Politics & Media
Oct 22, 2016, 08:15AM

Richmond Might Get a “Rob Ford” as Mayor

Joe Morrissey is an electable scoundrel with the common touch.

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The nasty Presidential race is sucking away media coverage from the strange mayoral race here in Richmond, Virginia. The Toronto Star has noticed, however, recently running an article quoting one of Democratic candidate Joseph D. Morrissey’s campaign officials, Deborah Repp, as saying that he'd be “the first real first black mayor of Richmond.”

Repp’s awkward attempt at a Bill Clinton reference would’ve been charged enough in a city with a black sitting mayor, Dwight C. Jones, and a black predecessor, former Gov. Douglas Wilder, but Morrissey, who formerly served as Commonwealth's Attorney of Richmond and member of the Virginia House of Delegates, is white.

Morrissey, a descendant of John "Old Smoke" Morrissey, a 19th-century U.S. Congressman and one-time bare-knuckled boxer, is also a convicted sex criminal who was incarcerated for three months for contributing to the delinquency of a minor, his 17-year-old female receptionist. According to court documents, Morrissey had sex with his young employee numerous times in his law office in August 2013, while also possessing a nude photograph of the girl, which he texted to a friend. The photo was a set-up, the attorney protested, claiming it was sent by the girl’s jilted lesbian lover.

The blowback to Repp's bizarre remark was swift. Morrissey offered some soothing words to defuse the situation, but it's undeniable that he has serious support among Richmond's African-American voter base. If the 59-year-old candidate does win, he’ll owe much of his victory to the many black Richmond residents who see him as one of their own.

How this convicted white politician came to occupy a position of trust among Richmond's blacks is an unlikely story. Morrissey’s a UVA graduate and has a law degree—which he's legally barred from using for extended periods of time—from Georgetown University. As an attorney, Morrissey has been cited for contempt of court 10 times and jailed or arrested five times. The U.S. Court of Appeals made note in September 2002 of his “15-year history of contempt citations, reprimands, fines, suspensions, and even incarcerations arising from unprofessional conduct mostly involving an uncontrollable temper, inappropriate responses to stress and dishonesty.”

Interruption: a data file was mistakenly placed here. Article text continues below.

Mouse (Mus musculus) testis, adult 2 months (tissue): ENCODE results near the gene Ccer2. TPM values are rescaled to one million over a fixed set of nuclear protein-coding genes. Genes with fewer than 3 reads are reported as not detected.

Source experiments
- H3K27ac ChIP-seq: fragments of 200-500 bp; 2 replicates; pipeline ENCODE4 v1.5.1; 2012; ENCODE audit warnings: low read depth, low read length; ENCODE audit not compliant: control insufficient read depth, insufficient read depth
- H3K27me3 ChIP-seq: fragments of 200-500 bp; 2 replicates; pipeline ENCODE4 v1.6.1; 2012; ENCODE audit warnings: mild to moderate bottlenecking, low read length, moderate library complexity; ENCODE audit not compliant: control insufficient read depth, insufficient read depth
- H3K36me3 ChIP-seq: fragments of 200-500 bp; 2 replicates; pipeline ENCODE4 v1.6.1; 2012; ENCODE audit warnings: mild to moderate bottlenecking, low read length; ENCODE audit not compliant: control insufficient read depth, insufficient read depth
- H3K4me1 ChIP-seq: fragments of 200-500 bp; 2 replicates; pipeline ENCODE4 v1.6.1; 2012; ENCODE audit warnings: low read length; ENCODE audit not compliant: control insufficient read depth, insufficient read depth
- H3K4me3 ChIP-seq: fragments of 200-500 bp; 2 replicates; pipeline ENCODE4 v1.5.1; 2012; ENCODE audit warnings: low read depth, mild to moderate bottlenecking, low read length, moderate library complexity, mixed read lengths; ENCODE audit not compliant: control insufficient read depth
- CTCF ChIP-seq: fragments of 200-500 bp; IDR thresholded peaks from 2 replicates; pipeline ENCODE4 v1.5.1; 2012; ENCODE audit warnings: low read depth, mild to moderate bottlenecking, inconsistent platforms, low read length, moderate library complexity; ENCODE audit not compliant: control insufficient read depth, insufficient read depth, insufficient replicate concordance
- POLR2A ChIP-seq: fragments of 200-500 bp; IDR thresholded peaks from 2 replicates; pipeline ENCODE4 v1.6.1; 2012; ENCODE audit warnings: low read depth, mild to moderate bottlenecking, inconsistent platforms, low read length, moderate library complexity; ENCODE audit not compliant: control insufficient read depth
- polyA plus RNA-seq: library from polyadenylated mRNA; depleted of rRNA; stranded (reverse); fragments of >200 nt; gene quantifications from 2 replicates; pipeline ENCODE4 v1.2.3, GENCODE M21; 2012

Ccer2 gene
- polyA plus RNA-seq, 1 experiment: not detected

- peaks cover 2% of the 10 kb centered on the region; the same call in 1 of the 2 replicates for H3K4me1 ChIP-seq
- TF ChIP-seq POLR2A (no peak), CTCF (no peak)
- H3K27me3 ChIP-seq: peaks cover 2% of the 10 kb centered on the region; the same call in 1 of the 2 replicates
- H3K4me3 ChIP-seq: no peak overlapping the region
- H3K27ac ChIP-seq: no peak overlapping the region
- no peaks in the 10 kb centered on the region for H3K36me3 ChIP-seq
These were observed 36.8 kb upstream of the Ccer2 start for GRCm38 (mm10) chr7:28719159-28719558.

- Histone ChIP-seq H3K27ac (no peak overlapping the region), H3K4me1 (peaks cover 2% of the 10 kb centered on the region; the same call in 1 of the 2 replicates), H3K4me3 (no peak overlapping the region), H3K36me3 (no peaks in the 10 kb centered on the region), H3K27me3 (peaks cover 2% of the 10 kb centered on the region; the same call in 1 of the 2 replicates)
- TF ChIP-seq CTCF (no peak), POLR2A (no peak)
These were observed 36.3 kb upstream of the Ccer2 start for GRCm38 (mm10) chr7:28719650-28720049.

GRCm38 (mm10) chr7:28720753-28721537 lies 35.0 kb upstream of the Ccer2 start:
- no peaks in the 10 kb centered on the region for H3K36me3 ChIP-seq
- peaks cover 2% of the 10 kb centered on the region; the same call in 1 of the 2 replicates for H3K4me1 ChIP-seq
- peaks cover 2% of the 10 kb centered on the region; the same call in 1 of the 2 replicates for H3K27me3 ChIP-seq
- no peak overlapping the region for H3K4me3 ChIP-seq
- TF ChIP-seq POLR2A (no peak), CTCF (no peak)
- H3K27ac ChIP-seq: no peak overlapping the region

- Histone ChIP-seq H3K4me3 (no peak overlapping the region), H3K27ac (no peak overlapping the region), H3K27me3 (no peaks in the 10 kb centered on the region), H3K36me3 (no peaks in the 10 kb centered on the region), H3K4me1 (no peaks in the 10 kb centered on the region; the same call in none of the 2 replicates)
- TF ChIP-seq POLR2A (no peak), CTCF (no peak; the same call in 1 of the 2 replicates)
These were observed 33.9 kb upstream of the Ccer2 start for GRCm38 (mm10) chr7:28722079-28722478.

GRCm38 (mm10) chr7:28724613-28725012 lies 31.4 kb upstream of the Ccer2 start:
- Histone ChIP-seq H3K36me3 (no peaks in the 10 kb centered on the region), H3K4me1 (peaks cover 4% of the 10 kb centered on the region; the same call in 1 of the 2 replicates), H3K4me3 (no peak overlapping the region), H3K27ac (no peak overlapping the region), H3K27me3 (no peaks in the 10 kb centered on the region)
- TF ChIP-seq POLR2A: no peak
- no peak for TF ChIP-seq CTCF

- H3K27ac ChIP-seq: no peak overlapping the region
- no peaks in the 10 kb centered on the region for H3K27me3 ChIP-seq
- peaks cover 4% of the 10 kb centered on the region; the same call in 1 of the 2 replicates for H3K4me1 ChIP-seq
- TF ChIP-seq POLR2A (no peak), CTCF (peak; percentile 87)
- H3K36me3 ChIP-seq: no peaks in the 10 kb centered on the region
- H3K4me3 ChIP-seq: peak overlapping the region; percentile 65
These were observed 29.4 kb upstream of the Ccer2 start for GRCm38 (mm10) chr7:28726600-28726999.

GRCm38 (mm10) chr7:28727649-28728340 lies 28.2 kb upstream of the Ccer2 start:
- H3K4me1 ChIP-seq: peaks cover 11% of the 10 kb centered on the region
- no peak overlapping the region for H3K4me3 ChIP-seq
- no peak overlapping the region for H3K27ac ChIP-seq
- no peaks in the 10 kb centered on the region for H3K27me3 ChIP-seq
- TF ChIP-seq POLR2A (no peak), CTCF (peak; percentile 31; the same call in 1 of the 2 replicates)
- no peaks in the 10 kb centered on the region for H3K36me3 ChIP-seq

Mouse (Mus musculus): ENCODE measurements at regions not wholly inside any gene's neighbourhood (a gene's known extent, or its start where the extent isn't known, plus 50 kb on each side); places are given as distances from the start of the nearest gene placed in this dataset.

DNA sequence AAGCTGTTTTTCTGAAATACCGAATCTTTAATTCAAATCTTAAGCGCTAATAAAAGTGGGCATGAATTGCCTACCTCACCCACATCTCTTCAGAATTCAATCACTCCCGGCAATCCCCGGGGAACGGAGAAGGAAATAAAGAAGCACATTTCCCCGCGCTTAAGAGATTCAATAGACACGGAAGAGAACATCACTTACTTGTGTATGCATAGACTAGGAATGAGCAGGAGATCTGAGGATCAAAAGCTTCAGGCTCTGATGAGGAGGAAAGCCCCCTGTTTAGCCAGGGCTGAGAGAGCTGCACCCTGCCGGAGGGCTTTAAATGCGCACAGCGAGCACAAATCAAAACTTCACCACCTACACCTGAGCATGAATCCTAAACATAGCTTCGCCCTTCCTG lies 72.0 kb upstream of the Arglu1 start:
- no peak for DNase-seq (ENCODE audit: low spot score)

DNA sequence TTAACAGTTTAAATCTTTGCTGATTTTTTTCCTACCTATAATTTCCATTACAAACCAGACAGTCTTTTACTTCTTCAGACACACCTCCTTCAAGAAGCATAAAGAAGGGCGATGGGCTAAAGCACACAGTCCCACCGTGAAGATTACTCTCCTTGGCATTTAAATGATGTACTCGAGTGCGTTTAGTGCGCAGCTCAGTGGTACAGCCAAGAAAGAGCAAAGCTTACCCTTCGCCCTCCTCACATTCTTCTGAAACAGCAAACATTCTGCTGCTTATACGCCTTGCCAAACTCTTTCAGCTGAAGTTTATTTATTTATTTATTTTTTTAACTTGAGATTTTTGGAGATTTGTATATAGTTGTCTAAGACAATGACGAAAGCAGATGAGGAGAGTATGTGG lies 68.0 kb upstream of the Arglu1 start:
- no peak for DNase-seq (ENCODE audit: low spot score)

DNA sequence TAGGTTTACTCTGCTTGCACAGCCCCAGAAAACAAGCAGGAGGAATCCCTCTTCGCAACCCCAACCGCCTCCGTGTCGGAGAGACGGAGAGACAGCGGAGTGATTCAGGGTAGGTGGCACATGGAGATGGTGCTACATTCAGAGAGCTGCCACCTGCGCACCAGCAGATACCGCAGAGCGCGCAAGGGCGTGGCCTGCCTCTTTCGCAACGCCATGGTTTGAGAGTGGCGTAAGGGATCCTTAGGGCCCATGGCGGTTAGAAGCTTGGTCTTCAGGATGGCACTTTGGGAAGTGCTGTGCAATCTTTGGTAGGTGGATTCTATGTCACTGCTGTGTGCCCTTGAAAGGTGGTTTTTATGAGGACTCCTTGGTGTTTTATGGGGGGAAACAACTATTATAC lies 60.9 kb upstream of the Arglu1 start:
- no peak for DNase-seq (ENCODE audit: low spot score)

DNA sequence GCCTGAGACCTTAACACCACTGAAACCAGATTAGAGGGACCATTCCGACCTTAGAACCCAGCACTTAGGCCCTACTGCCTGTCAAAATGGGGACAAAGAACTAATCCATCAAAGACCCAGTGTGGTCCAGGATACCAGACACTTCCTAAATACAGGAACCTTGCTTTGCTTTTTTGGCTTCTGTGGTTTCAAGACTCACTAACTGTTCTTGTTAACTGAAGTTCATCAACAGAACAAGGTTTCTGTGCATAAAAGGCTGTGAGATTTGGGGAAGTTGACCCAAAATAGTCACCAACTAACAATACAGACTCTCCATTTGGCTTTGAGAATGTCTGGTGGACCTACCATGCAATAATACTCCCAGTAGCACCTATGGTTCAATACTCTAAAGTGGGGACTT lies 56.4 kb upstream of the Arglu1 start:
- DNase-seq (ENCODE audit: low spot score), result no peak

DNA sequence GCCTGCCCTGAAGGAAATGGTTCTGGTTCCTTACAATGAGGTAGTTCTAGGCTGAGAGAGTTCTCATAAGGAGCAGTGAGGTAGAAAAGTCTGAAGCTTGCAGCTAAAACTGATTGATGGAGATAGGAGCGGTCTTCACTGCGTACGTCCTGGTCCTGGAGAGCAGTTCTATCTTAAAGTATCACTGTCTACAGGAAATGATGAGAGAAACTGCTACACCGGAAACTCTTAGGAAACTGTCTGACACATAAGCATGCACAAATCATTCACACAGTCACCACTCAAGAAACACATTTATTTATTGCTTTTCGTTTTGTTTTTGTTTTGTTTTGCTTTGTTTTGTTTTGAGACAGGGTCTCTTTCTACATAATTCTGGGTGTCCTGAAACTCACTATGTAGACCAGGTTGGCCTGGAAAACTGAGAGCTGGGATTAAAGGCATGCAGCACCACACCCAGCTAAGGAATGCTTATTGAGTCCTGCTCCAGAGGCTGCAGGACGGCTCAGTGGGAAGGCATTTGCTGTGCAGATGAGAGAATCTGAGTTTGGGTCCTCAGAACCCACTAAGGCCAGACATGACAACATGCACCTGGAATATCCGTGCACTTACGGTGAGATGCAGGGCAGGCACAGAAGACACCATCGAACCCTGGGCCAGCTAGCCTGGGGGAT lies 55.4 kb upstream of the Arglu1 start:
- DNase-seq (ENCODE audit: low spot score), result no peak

Morrissey’s first disbarment came in 1993, following allegations of misconduct in his prosecution of a rape case that got him indicted on perjury and bribery charges. He was subsequently acquitted, but a judge suspended his law license for unethical behavior. In 2003, he was disbarred for the second time, this time for a decade, when he beat up a man while wearing a large ring on his finger. He threatened to kill the man, according to a legal brief filed in the case, before smashing his head into the corner of a brick wall. Morrissey was fined $500,000.

It’s no secret that courtrooms below the Mason-Dixon line are often populated with shady characters, but Morrissey has an exceptional litany of indiscretions. In 1991, as the commonwealth's attorney, he punched his opposing defense attorney in the face in the hallway during a heroin trial, landing him a five-day stint in the slammer. He also socked a contractor in 1999. A judge found he'd faked some of the 300 hours of community service he was given for the punch, and gave him 90 extra days behind bars. The previous year, Morrissey spent 90 days in jail and was barred from the courtroom for two years after improperly speaking to reporters about a drug case.

Legal panels have described Morrissey as unethical, unprofessional and deceitful but, as his five elections show, nothing keeps him down. He's reminiscent of former Louisiana Governor Edwin Edwards, who famously said, "The only way I can lose this election is if I'm caught in bed with either a dead girl or a live boy,” or Ted Kennedy, who killed a woman by drunkenly driving off a bridge, and then went on to become a revered “legislator” who now has a museum dedicated to him.

I've seen Morrissey walking down the street with his young bride and children. People stop their cars to call out to him, and pedestrians approach him, just like they did for Rob Ford, Toronto's one-time bad boy mayor. People who feel they’ve been left out of the political process can relate to this deeply flawed individual with the common touch.

Morrissey’s just a regular guy who hangs out in the neighborhood in his free time, some say, and now that he's taken the step of marrying the young black girl he once behaved criminally towards, he’s well-accepted by black people here in town. He’s more popular than the other black mayoral candidates. In this time of Donald Trump and Bernie Sanders, people are obviously looking for something different in politicians.


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